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Article

Hypomethylation of AHRR (cg05575921) Is Related to Smoking Status in the Mexican Mestizo Population

1
HLA Laboratory, Instituto Nacional de Enfermedades Respiratorias Ismael Cosío Villegas, Mexico City 14080, Mexico
2
Tobacco Smoking and COPD Research Department, Instituto Nacional de Enfermedades Respiratorias Ismael Cosío Villegas, Mexico City 14080, Mexico
3
Clínica de Enfermedades Respiratorias, Fundación Médica Sur, Mexico City 14080, Mexico
4
Sección de Estudios de Posgrado e Investigación, Escuela Superior de Medicina, Instituto Politécnico Nacional, Mexico City 07340, Mexico
*
Author to whom correspondence should be addressed.
Academic Editors: Tiziana Angrisano and Michele Longo
Received: 28 July 2021 / Revised: 16 August 2021 / Accepted: 19 August 2021 / Published: 20 August 2021
(This article belongs to the Special Issue Deciphering Epigenetic Signature in Human Health and Disease)

Abstract

Tobacco smoking results in a multifactorial disease involving environmental and genetic factors; epigenome-wide association studies (EWAS) show changes in DNA methylation levels due to cigarette consumption, partially reversible upon tobacco smoking cessation. Therefore, methylation levels could predict smoking status. This study aimed to evaluate the DNA methylation level of cg05575921 (AHRR) and cg23771366 (PRSS23) and their correlation with lung function variables, cigarette consumption, and nicotine addiction in the Mexican smoking population. We included 114 non-smokers (NS) and 102 current tobacco smokers (TS); we then further subclassified them as heavy smokers (HS) (n = 53) and light smokers (LS) (n = 49). We used restriction enzymes (MspI/HpaII) and qPCR to determine the DNA methylation level. We observed significant hypomethylation of cg05575921 in smokers compared to NS (p = 0.003); further analysis found a difference between HS and NS (p = 0.02). We did not observe differences between other groups or a positive correlation between methylation levels and age, BMI, cigarette consumption, nicotine addiction, or lung function. In conclusion, the cg05575921 site of AHRR is significantly hypomethylated in Mexican smokers, especially in HS (≥20 cigarettes per day).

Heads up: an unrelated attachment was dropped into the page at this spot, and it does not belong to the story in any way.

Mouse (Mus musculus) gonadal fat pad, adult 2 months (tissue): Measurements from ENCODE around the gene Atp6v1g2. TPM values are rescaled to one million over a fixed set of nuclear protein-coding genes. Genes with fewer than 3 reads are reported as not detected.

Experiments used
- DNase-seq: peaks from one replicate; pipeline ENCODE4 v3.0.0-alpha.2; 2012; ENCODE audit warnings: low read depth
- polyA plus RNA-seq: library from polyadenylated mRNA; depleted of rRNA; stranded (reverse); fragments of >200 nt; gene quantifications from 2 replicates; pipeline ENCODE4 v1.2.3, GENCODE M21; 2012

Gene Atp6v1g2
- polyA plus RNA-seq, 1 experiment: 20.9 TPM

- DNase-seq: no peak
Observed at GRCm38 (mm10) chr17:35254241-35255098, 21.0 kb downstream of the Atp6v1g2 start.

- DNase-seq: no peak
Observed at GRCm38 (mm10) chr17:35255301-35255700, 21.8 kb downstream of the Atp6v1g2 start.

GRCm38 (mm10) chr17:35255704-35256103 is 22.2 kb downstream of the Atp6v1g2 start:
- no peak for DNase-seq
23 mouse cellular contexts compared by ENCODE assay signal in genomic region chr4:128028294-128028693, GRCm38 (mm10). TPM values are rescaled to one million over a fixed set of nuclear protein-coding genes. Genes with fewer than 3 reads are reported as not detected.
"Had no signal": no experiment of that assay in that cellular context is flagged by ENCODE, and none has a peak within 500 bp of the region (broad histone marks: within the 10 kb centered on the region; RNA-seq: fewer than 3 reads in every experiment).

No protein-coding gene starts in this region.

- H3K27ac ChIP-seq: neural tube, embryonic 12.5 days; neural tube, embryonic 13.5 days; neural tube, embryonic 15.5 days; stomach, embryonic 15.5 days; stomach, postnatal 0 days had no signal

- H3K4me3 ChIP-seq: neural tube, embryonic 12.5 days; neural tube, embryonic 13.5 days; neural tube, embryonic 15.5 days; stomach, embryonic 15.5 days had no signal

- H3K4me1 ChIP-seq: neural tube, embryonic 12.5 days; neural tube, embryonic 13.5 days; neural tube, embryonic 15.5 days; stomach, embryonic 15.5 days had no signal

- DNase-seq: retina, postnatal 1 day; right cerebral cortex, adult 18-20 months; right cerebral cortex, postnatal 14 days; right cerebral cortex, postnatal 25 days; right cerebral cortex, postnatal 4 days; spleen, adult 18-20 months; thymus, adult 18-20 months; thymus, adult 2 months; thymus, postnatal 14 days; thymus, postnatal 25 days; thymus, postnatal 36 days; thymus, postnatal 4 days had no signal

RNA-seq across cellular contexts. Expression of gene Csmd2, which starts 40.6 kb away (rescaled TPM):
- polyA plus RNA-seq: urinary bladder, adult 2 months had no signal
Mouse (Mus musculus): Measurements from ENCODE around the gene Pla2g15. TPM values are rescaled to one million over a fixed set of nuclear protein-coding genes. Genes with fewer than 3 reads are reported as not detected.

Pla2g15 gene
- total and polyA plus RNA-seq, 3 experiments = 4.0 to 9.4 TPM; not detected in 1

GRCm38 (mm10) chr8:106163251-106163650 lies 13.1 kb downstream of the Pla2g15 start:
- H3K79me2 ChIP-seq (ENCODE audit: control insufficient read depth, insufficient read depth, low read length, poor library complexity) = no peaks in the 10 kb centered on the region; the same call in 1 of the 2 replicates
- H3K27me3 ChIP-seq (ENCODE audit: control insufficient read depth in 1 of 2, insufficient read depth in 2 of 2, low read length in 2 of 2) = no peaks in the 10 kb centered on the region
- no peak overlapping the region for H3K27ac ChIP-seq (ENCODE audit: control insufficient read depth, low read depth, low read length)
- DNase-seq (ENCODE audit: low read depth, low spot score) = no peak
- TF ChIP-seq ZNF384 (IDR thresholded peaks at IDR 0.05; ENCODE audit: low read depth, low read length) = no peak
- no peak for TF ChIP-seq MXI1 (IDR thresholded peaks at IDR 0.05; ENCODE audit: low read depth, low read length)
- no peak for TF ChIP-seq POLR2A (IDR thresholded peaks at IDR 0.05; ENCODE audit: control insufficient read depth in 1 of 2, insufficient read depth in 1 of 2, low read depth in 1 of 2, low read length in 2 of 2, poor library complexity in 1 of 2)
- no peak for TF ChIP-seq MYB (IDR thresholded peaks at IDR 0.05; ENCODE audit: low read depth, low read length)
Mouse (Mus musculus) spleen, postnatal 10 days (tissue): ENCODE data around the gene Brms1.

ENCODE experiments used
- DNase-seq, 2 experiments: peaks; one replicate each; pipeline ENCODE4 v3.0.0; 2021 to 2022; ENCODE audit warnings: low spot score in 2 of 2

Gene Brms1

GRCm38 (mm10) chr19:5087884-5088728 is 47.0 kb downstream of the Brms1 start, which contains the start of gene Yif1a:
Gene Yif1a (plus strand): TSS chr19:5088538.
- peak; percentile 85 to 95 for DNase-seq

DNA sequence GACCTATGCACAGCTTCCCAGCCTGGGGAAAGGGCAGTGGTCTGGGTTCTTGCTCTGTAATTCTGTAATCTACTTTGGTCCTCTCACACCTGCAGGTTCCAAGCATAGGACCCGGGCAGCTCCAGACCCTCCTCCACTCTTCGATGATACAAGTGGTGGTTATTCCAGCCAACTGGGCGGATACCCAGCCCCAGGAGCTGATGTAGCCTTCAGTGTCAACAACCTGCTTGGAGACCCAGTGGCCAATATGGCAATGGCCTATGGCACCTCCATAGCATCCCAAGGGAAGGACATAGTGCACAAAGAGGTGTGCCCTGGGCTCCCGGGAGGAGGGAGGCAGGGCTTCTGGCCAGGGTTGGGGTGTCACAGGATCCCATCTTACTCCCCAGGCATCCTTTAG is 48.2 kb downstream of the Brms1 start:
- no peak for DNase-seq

Keywords: DNA methylation; cg05575921; cg23771366; AHRR; PRSS23; tobacco smoking DNA methylation; cg05575921; cg23771366; AHRR; PRSS23; tobacco smoking

1. Introduction

Smoking kills more than 8 million people per year around the world. More than 7 million of these deaths are the result of direct tobacco use [1]. In Mexico, the latest national health survey reported that 17.9% of the adult population and 5.1% of people aged under 20 years are active smokers [2]. Tobacco smoke is a source of toxic substances such as carcinogens, toxins, fine particulate matter (PM), and addictive substances [3] that may be deposited in the human respiratory tract and cause disease [4].
Tobacco smoking results in a complex and multifactorial disease involving environmental and genetic factors. Studies in families and twins have shown that genetic factors contribute to the risk of smoking initiation, smoking persistence, nicotine dependence [5,6], smoking at a younger age [7,8], and others; previous reports mention that exposure to cigarette smoke has an important epigenomic link to changes in the genome [9,10]. These epigenetic mechanisms are highly dynamic and could contribute to chronic lung disease [11,12].